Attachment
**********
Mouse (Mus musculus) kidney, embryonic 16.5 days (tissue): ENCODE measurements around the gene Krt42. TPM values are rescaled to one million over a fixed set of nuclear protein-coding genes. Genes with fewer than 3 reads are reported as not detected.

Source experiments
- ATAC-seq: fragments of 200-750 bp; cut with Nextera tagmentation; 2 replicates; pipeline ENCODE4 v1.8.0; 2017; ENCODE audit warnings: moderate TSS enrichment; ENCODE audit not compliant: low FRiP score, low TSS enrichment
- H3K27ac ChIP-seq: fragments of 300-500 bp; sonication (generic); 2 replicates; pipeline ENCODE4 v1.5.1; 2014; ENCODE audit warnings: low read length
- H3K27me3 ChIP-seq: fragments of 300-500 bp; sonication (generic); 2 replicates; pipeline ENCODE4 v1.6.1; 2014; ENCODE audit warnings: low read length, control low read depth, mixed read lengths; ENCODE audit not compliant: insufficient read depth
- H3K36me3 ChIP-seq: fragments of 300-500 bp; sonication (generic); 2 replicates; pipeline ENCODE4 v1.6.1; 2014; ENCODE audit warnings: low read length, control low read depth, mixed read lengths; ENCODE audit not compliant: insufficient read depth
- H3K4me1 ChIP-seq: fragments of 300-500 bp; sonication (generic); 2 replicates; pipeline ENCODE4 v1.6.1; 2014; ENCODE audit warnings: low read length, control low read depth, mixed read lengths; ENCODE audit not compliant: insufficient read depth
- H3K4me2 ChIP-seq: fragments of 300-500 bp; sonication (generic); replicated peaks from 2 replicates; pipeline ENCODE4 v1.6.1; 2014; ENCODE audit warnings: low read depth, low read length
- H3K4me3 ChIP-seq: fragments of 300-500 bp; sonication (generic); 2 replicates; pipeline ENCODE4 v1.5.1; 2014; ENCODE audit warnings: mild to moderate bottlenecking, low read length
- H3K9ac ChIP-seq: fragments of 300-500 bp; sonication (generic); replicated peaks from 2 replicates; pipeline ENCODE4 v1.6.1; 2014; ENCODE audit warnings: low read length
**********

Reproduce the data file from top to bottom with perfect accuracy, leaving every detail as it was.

Mouse (Mus musculus) kidney, embryonic 16.5 days (tissue): ENCODE measurements around the gene Krt42. TPM values are rescaled to one million over a fixed set of nuclear protein-coding genes. Genes with fewer than 3 reads are reported as not detected.

Source experiments
- ATAC-seq: fragments of 200-750 bp; cut with Nextera tagmentation; 2 replicates; pipeline ENCODE4 v1.8.0; 2017; ENCODE audit warnings: moderate TSS enrichment; ENCODE audit not compliant: low FRiP score, low TSS enrichment
- H3K27ac ChIP-seq: fragments of 300-500 bp; sonication (generic); 2 replicates; pipeline ENCODE4 v1.5.1; 2014; ENCODE audit warnings: low read length
- H3K27me3 ChIP-seq: fragments of 300-500 bp; sonication (generic); 2 replicates; pipeline ENCODE4 v1.6.1; 2014; ENCODE audit warnings: low read length, control low read depth, mixed read lengths; ENCODE audit not compliant: insufficient read depth
- H3K36me3 ChIP-seq: fragments of 300-500 bp; sonication (generic); 2 replicates; pipeline ENCODE4 v1.6.1; 2014; ENCODE audit warnings: low read length, control low read depth, mixed read lengths; ENCODE audit not compliant: insufficient read depth
- H3K4me1 ChIP-seq: fragments of 300-500 bp; sonication (generic); 2 replicates; pipeline ENCODE4 v1.6.1; 2014; ENCODE audit warnings: low read length, control low read depth, mixed read lengths; ENCODE audit not compliant: insufficient read depth
- H3K4me2 ChIP-seq: fragments of 300-500 bp; sonication (generic); replicated peaks from 2 replicates; pipeline ENCODE4 v1.6.1; 2014; ENCODE audit warnings: low read depth, low read length
- H3K4me3 ChIP-seq: fragments of 300-500 bp; sonication (generic); 2 replicates; pipeline ENCODE4 v1.5.1; 2014; ENCODE audit warnings: mild to moderate bottlenecking, low read length
- H3K9ac ChIP-seq: fragments of 300-500 bp; sonication (generic); replicated peaks from 2 replicates; pipeline ENCODE4 v1.6.1; 2014; ENCODE audit warnings: low read length